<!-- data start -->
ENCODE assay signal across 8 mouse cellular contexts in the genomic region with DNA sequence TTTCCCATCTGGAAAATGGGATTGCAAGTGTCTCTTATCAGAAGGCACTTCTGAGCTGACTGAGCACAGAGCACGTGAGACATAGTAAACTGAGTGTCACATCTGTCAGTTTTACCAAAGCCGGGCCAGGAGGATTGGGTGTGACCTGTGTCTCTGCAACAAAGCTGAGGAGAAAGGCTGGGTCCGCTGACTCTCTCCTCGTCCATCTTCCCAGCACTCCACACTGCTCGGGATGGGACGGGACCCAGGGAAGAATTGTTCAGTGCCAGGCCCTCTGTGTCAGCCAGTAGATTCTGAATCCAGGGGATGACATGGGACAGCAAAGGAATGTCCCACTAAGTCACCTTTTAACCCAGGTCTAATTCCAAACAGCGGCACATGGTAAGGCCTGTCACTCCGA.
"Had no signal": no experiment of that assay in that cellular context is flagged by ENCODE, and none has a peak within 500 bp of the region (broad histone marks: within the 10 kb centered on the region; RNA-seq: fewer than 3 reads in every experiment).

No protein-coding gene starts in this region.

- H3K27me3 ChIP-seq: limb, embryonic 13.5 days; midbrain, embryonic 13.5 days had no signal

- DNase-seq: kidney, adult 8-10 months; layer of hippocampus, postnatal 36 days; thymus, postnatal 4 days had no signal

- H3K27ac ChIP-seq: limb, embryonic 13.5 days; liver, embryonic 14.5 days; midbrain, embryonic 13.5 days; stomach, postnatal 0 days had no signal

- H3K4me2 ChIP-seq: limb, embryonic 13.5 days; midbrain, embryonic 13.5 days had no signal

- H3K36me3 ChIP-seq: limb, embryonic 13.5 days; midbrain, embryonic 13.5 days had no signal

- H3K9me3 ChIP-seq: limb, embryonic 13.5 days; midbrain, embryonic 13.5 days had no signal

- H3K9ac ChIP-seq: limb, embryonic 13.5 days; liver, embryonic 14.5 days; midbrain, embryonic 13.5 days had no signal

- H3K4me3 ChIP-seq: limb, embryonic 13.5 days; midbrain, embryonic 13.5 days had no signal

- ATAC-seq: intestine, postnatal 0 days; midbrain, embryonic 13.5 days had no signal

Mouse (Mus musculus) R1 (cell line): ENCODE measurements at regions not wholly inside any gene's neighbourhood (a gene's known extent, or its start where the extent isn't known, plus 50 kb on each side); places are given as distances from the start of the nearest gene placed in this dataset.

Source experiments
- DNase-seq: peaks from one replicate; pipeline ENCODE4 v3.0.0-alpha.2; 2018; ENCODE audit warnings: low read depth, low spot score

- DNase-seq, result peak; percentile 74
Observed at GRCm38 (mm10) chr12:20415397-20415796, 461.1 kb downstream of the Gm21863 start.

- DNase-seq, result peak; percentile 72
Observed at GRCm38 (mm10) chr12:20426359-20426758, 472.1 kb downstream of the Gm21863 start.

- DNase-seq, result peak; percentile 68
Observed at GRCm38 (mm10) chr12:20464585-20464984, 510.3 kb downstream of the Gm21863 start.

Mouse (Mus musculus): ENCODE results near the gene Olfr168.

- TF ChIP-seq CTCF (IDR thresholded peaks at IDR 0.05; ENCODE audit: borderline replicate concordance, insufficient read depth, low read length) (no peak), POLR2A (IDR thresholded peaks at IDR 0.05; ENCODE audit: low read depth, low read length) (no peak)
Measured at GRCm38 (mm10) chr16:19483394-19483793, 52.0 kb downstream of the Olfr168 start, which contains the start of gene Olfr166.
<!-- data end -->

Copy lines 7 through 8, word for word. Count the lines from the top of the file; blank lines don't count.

- H3K4me2 ChIP-seq: limb, embryonic 13.5 days; midbrain, embryonic 13.5 days had no signal

- H3K36me3 ChIP-seq: limb, embryonic 13.5 days; midbrain, embryonic 13.5 days had no signal